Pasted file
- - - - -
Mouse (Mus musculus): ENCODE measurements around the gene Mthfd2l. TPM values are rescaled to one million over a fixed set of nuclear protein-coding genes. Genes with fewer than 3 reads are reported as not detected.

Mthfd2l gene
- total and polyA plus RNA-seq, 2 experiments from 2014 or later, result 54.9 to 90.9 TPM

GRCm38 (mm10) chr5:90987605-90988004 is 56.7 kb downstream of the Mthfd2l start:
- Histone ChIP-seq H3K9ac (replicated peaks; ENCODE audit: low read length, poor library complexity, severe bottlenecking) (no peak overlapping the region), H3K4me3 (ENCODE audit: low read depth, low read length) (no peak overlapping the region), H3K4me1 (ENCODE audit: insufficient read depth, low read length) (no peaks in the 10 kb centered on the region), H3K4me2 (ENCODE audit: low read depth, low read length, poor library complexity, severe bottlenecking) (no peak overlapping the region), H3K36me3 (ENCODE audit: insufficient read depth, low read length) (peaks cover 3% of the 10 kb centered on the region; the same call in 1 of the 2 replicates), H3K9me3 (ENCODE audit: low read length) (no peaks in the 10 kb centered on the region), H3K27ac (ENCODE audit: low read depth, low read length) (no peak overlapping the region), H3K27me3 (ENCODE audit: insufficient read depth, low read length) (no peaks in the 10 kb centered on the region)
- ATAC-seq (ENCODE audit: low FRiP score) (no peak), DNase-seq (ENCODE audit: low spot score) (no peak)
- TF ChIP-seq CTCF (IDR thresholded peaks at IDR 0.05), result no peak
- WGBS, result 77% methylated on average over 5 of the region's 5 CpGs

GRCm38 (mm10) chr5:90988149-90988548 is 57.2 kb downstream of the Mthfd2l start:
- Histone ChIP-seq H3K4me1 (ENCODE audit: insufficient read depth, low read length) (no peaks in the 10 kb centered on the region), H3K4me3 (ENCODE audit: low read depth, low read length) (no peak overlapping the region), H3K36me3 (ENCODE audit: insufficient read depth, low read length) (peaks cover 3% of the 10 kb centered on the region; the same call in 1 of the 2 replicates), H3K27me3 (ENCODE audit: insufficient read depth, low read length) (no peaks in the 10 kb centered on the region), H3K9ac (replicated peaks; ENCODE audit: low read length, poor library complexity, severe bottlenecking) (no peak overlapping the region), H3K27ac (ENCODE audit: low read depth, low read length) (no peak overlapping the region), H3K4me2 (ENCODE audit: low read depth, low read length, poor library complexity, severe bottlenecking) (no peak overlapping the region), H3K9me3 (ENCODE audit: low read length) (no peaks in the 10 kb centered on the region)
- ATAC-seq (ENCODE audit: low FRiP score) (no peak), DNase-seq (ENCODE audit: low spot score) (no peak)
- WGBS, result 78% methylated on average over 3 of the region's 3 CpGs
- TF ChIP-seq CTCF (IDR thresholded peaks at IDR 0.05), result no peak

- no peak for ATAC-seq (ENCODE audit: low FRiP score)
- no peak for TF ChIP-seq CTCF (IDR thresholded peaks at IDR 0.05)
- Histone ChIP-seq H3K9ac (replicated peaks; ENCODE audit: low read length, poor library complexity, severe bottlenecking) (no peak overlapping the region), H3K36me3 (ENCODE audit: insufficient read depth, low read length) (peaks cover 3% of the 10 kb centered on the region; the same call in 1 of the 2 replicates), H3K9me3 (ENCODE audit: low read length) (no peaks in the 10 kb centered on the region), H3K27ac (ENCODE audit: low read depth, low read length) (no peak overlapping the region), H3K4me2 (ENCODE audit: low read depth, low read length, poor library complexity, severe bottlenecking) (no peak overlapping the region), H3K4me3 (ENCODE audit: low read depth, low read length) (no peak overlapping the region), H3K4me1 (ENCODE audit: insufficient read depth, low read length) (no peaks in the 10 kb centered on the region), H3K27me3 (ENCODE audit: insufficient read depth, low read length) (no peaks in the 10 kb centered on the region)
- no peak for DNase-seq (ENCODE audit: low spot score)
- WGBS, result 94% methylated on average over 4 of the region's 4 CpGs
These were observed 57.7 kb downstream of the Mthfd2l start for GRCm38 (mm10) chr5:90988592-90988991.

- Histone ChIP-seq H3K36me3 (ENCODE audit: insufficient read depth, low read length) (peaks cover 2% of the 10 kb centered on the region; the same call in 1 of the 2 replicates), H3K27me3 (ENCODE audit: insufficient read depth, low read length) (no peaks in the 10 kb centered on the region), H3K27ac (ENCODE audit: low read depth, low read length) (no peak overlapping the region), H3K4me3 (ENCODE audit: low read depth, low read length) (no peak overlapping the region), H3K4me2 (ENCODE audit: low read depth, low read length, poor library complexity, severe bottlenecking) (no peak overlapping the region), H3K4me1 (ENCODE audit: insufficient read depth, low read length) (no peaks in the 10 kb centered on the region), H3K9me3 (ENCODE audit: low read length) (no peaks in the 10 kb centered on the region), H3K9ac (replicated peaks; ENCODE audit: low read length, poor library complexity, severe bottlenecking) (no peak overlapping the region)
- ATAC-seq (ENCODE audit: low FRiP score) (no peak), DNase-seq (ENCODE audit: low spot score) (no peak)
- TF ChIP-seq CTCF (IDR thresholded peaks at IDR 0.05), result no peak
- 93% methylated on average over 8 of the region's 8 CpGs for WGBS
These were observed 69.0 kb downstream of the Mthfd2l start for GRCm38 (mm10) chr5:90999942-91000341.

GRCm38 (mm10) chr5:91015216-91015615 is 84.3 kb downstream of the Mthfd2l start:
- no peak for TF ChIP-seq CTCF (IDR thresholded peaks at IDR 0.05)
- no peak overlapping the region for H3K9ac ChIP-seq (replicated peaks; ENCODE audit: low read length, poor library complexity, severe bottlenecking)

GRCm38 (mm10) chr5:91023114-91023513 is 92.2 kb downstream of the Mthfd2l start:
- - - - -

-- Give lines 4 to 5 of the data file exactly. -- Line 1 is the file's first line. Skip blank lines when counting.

GRCm38 (mm10) chr5:90987605-90988004 is 56.7 kb downstream of the Mthfd2l start:
- Histone ChIP-seq H3K9ac (replicated peaks; ENCODE audit: low read length, poor library complexity, severe bottlenecking) (no peak overlapping the region), H3K4me3 (ENCODE audit: low read depth, low read length) (no peak overlapping the region), H3K4me1 (ENCODE audit: insufficient read depth, low read length) (no peaks in the 10 kb centered on the region), H3K4me2 (ENCODE audit: low read depth, low read length, poor library complexity, severe bottlenecking) (no peak overlapping the region), H3K36me3 (ENCODE audit: insufficient read depth, low read length) (peaks cover 3% of the 10 kb centered on the region; the same call in 1 of the 2 replicates), H3K9me3 (ENCODE audit: low read length) (no peaks in the 10 kb centered on the region), H3K27ac (ENCODE audit: low read depth, low read length) (no peak overlapping the region), H3K27me3 (ENCODE audit: insufficient read depth, low read length) (no peaks in the 10 kb centered on the region)